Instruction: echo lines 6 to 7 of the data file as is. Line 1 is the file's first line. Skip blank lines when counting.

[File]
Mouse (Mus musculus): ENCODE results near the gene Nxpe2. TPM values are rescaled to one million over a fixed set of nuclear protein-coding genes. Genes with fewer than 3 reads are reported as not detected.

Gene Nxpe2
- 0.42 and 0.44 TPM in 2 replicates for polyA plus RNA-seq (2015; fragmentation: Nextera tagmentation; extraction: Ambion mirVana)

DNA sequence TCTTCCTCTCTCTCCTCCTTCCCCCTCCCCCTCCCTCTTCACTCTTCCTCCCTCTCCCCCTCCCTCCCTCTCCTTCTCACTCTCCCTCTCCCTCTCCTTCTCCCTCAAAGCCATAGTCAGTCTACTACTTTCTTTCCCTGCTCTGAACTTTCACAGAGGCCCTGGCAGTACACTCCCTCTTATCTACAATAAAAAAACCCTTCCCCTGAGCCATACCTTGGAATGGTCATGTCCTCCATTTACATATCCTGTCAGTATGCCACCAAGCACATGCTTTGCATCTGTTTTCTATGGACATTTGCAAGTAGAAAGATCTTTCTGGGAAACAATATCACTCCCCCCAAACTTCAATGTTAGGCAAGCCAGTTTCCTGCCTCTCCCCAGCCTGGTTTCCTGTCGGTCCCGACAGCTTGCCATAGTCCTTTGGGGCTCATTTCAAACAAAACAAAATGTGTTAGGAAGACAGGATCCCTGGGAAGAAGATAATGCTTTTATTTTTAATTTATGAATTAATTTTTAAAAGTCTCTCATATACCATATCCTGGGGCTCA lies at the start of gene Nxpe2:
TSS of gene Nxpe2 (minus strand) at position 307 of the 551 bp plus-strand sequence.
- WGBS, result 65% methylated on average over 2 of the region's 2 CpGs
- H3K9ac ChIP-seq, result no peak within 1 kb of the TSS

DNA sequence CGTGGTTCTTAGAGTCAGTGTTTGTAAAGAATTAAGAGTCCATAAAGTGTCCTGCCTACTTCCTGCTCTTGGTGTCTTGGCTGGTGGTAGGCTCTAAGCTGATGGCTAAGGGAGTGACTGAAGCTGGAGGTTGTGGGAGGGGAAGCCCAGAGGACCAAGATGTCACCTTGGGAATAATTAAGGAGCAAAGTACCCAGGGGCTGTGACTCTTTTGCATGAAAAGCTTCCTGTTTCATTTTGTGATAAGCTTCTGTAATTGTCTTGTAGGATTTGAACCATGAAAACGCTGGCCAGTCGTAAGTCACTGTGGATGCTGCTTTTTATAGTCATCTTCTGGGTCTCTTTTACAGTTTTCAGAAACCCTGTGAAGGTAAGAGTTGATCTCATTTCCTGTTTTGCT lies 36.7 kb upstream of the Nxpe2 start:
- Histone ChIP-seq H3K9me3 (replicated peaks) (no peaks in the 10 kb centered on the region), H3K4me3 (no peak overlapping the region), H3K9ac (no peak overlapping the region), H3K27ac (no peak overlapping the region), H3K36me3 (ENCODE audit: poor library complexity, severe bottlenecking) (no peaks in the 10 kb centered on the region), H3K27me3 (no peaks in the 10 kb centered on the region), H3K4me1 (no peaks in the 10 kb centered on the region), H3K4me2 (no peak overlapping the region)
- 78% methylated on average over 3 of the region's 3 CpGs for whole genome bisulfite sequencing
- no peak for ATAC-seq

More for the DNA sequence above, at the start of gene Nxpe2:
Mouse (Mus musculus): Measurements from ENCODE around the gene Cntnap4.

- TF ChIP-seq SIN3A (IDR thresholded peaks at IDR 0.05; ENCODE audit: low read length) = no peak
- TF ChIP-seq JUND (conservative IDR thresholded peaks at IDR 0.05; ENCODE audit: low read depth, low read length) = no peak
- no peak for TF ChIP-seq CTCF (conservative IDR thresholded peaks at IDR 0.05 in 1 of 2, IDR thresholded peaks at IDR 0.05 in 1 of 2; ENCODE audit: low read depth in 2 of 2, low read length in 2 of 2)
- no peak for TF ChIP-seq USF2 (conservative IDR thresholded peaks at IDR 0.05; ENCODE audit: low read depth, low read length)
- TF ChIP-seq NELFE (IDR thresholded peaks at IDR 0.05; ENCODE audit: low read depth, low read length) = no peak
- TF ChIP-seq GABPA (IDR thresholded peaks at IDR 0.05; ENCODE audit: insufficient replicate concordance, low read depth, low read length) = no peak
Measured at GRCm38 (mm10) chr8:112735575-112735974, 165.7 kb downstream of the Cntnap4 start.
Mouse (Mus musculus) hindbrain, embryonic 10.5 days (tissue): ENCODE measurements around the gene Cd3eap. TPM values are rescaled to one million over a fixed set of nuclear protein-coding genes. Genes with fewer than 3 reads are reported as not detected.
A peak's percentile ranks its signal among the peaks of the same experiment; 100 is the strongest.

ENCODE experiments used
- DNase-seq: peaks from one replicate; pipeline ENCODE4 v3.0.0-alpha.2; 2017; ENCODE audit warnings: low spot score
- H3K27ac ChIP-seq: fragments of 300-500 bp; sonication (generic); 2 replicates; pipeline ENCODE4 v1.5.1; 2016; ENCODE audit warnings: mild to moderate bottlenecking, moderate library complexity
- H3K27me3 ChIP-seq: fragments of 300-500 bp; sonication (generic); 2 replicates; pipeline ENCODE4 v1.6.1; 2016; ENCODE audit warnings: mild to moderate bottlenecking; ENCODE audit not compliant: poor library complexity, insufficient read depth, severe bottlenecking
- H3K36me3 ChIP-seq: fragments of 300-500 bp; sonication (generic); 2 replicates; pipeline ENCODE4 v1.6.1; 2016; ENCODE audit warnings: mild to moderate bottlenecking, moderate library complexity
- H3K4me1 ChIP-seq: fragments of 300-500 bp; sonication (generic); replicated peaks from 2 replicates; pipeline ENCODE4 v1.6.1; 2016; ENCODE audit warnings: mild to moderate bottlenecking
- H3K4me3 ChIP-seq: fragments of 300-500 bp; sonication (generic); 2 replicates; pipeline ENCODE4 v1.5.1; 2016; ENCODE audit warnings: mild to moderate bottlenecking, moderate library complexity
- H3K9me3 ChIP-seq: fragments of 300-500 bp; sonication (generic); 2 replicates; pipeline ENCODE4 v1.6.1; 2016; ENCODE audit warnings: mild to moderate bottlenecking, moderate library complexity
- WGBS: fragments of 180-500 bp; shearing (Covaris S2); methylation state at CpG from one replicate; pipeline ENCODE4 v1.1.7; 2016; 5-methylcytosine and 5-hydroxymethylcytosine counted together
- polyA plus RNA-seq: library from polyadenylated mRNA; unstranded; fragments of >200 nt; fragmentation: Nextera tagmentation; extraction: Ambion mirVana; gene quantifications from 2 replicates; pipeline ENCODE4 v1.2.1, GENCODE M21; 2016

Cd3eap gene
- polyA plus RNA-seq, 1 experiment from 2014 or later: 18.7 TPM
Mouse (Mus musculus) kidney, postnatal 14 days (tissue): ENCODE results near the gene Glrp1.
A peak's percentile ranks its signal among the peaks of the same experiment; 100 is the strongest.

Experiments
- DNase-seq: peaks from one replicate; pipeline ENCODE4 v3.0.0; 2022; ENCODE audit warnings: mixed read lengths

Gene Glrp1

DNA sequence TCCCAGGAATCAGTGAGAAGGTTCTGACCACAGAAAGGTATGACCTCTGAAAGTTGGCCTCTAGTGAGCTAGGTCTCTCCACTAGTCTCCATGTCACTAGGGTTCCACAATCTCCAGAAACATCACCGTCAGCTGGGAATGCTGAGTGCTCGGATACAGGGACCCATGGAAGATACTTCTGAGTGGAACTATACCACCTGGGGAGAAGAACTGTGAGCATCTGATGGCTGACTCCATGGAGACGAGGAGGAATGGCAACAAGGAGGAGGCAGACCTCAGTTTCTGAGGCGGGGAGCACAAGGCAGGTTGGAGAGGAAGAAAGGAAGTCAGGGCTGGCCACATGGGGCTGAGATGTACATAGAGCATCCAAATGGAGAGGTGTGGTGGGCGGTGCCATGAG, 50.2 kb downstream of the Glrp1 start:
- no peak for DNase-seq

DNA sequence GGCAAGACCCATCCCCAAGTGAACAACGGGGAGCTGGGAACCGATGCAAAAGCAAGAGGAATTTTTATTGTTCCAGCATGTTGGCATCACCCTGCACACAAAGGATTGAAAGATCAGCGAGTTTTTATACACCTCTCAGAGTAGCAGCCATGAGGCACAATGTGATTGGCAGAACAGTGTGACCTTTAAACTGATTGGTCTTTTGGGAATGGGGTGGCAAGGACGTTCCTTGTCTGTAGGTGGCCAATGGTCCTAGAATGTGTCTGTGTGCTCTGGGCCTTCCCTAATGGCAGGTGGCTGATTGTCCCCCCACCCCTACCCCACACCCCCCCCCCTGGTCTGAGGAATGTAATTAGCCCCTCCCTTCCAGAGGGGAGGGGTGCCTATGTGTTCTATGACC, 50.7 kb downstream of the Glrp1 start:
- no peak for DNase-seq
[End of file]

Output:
- WGBS, result 65% methylated on average over 2 of the region's 2 CpGs
- H3K9ac ChIP-seq, result no peak within 1 kb of the TSS